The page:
The urgency of reuniting the principles of fairness and organic is underlined in the concluding report of the National Organic Action Plan, From the Margins to the Mainstream – Advancing Organic Agriculture in the US (January 2010). As Lynn Coody summarized in The Organic Standard of June, 2010, “At their beginning organic regulations set a high bar for advancing cultural and social values in agricultural production. It is proposed that this foundation be restored by rededicating organic practice to an ethical food and agriculture system that honors the values of fairness and basic rights. Fairness includes fair trade; fair pricing (and contracts); fair access to land (and credit); and fair access to quality, organic food and seeds. These basic rights also encompass the rights of all people to follow their own cultural and traditional knowledge systems and the rights of farmers and farmworkers to have an empowered voice in the continued improvement of an ethical food system. This should apply directly to both domestic and foreign agricultural policies with the recognition of organic agriculture’s contributions to local food security and the alleviation of hunger both nationally and internationally.” (p. 7)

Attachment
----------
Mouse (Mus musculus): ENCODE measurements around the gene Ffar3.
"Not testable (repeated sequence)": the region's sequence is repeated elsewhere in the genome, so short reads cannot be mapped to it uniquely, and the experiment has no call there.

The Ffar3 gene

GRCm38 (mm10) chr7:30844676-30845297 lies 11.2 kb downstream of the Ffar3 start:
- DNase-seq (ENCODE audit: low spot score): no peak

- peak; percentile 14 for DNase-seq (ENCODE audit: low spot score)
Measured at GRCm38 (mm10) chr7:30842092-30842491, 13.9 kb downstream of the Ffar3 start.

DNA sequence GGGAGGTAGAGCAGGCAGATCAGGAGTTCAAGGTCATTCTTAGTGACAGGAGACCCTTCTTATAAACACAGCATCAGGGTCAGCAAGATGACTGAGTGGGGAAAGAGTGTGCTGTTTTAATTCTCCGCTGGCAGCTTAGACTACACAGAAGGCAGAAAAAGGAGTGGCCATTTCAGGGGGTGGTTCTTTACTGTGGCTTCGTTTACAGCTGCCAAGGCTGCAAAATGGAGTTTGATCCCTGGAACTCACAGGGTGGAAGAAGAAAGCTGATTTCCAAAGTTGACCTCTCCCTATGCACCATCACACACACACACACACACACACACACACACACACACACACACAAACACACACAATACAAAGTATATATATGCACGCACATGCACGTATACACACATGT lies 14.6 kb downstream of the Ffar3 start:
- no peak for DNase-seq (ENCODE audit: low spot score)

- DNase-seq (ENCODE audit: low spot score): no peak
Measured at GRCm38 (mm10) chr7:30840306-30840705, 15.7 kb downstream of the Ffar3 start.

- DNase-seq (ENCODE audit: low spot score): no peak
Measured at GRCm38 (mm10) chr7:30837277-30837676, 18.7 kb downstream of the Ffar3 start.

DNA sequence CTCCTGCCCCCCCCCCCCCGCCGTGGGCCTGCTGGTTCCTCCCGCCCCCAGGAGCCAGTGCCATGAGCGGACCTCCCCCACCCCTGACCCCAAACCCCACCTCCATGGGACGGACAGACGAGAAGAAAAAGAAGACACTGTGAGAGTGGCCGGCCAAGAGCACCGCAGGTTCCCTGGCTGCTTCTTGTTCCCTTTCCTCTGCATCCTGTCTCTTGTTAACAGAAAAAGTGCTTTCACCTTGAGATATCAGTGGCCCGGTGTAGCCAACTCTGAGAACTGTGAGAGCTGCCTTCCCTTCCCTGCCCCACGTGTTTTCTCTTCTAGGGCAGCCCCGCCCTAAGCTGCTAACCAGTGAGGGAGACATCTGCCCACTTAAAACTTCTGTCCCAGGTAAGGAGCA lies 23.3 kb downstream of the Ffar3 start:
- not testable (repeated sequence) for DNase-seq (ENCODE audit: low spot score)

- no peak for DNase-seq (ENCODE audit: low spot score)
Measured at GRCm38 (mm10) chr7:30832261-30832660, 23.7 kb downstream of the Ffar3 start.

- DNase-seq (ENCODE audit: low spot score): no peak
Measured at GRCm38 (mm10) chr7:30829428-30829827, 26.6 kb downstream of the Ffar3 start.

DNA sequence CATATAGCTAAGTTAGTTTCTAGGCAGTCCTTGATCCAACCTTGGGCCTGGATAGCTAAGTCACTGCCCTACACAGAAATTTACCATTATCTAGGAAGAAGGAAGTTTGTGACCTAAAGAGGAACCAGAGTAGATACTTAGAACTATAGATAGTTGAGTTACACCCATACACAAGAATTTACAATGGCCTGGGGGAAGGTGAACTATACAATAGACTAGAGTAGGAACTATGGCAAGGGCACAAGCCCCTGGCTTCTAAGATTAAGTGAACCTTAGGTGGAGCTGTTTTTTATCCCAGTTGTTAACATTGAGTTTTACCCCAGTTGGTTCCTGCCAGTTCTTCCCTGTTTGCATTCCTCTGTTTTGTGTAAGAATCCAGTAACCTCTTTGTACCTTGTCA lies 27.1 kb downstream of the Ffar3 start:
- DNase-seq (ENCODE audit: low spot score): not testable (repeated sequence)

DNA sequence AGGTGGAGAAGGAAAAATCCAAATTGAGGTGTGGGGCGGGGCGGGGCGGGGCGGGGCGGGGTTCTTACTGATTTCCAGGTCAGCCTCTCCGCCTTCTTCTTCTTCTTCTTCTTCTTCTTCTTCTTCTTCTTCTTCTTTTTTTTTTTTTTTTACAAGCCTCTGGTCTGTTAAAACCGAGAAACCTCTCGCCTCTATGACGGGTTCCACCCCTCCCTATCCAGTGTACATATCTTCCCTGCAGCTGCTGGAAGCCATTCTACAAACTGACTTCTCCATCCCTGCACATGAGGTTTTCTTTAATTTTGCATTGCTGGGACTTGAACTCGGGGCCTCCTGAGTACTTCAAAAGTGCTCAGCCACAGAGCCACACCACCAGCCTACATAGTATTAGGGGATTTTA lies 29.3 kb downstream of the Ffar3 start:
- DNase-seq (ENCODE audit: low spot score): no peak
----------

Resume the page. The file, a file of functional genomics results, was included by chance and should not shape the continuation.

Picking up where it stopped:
References

National Organic Action Plan, From the Margins to the Mainstream – Advancing Organic Agriculture in the US (January 2010).

Berkey, Rebecca Elaine. Just Farming: An Environmental Justice Perspective on the Capacity of Grassroots Organizations to Support the Rights of Organic Farmers and Laborers. Antioch University New England PhD, 2014.

Author’s Background